What are the benefits of Hadoop ecosystem?

scalability

When it comes to Big Data, in a technological sense we always talk about distributed data management systems. Hadoop is definitely the flagship of them. Although everyone talks about Hadoop, today Hadoop became only a part of the technological arsenal, which is used for managing huge amount of data. 

Structure of Hadoop ecosystem 

But still Hadoop can be said to be the standard ecosystem of the distributed software tools, even if some of them does not require it necessarily. At the first look, this ecosystem could seem to be complicated, but if we take a closer look, it can easily be seen that all the technologies related to Hadoop can be classified into three different groups. Of course we could make more precise separation with more classes, as many examples like that can be found on the internet, but this three is enough for basic understanding of the structure. 

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Data Storing 

The base of the structure is the methodology of storing the data. This layer is responsible for storing the data within the distributed system in a particular way which makes data reachable for processing engines. The standard technology is the HDFS, for Hadoop Distributed File System. 

Data Processing Engines 

This layer defines how we reach the data. There are lots of technologies on the market which are developed for different use cases. MapReduce is said to be the most common way of processing data in Hadoop. However nowadays MapReduce is not widely used, because in some use cases other, newer technologies came and carried out dethronement, for instance Spark and Impala. 

User Interface 

While the other two layers are important parts of the structure, they don't have to be transparent for users who are not developers or system engineers of the ecosystem. This layer is intended to serve data analysts and in a well-developed system, in some cases they don't even have to know that they are working on the top of a Hadoop environment. This layer is the interface for data processing engines providing different possibilities to work with data, for example SQL, JAVA, Python and others depending on what the engine understands. The well-known HiveQL (SQL) and Pig Latin belongs here, which are interpreted by MapReduce engine. For Spark engine, code can be written for example in Java, Python or SCALA. But anything could be developed on the top of an engine, for example there is a possibility to write Spark code in R, too.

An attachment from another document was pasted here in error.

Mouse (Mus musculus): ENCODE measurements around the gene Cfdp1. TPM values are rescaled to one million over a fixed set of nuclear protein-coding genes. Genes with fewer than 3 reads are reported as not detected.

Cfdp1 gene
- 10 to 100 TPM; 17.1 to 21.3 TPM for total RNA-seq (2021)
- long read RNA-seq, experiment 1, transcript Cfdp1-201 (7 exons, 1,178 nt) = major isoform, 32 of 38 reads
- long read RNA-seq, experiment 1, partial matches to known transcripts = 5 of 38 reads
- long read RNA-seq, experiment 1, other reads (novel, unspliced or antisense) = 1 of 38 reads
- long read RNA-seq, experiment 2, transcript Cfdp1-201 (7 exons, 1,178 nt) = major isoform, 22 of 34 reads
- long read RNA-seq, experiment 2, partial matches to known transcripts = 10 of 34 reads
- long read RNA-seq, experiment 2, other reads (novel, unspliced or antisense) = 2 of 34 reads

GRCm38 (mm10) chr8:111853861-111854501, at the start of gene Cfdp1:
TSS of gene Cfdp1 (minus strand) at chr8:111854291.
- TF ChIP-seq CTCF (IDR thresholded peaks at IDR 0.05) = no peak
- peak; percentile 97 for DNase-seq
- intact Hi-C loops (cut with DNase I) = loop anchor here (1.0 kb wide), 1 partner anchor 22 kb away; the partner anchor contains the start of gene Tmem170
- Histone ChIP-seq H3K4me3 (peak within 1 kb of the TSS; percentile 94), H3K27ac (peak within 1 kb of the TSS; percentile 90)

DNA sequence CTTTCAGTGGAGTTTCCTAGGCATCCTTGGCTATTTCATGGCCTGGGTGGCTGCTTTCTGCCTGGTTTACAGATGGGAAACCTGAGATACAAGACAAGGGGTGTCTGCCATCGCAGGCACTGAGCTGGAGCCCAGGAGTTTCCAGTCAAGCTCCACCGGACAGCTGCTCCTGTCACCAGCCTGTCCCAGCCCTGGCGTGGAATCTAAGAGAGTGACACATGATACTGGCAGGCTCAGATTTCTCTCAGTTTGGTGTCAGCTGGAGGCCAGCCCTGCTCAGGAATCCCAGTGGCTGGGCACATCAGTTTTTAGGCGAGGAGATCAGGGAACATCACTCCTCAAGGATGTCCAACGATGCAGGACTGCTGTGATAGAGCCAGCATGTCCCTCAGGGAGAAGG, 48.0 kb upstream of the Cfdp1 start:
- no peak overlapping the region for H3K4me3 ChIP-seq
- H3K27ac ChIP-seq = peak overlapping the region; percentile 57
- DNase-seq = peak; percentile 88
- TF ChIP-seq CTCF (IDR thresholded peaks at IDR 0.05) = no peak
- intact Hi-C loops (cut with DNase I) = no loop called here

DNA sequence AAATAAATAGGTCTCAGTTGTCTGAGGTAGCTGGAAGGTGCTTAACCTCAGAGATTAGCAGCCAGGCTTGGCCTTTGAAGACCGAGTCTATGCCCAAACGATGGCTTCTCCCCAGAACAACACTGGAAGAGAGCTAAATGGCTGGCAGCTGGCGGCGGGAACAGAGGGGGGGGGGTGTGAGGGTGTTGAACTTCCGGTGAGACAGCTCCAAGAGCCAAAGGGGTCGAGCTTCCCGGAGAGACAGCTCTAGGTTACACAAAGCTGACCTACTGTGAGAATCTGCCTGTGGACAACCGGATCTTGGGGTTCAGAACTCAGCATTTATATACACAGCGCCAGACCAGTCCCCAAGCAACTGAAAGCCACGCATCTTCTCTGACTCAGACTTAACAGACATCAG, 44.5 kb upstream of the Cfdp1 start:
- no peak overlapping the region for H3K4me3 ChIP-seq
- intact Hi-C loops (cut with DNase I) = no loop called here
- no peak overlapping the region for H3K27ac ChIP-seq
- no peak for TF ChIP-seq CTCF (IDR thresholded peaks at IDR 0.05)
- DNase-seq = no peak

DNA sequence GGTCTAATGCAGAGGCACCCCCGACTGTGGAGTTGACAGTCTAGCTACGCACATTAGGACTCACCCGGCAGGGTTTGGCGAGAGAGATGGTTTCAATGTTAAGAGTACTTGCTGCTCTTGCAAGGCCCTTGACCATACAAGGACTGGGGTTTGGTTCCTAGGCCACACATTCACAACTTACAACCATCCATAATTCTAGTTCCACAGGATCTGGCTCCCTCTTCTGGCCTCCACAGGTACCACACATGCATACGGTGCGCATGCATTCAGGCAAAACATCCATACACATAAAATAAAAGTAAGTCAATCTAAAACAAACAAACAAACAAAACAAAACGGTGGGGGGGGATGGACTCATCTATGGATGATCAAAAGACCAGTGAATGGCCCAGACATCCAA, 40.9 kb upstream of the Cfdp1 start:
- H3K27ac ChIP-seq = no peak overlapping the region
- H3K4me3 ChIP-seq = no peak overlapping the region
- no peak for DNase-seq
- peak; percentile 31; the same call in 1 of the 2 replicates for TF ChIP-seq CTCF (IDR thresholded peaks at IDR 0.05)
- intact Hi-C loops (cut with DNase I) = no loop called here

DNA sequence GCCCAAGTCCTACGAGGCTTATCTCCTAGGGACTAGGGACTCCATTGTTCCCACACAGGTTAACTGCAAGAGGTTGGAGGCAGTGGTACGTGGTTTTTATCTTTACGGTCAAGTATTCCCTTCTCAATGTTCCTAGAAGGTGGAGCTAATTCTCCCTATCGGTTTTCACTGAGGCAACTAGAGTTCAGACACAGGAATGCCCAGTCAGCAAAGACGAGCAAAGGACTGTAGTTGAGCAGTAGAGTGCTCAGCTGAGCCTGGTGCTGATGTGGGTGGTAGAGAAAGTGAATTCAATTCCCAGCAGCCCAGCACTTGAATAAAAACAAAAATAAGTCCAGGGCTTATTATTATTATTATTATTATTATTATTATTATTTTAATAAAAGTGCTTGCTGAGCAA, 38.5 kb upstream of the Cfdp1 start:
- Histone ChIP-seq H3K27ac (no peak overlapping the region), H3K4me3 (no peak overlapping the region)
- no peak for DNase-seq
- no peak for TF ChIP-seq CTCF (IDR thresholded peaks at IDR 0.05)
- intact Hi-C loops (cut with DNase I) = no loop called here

The keys of distributed data management 

First of all Hadoop and technologies built on it are massively parallel. It means there are separate computers working simultaneously on one process, which is properly coordinated by the ruleset of the engine. In order to do this, separation of the tasks has to be done by a master node. Distributed technologies typically developed with a master-slave architecture, even if we are talking about MapReduce, Spark, Impala or the file system, HDFS. Master nodes are also the ones that are paying attention to the health or slave nodes and providing fault tolerance. 

Storing data and processing it happens at the same place, on the same computer. Pieces of data are processed at the particular nodes locally before they gathered together to create the final results. This involves that nodes has to be powerful both in storage and processing capacity. If we use  in-memory tools like Spark, even the memory capacity of the nodes has to be strong. 

Shared-nothing architecture is also a key characteristic of the ecosystem. It means that none of processor time, memory and storage are shared among the nodes. They are independent, which makes eliminating SPOF (Single Point Of Failure) easier, and this architecture also provides the most important thing of Hadoop and Hadoop related technologies: linear scalability.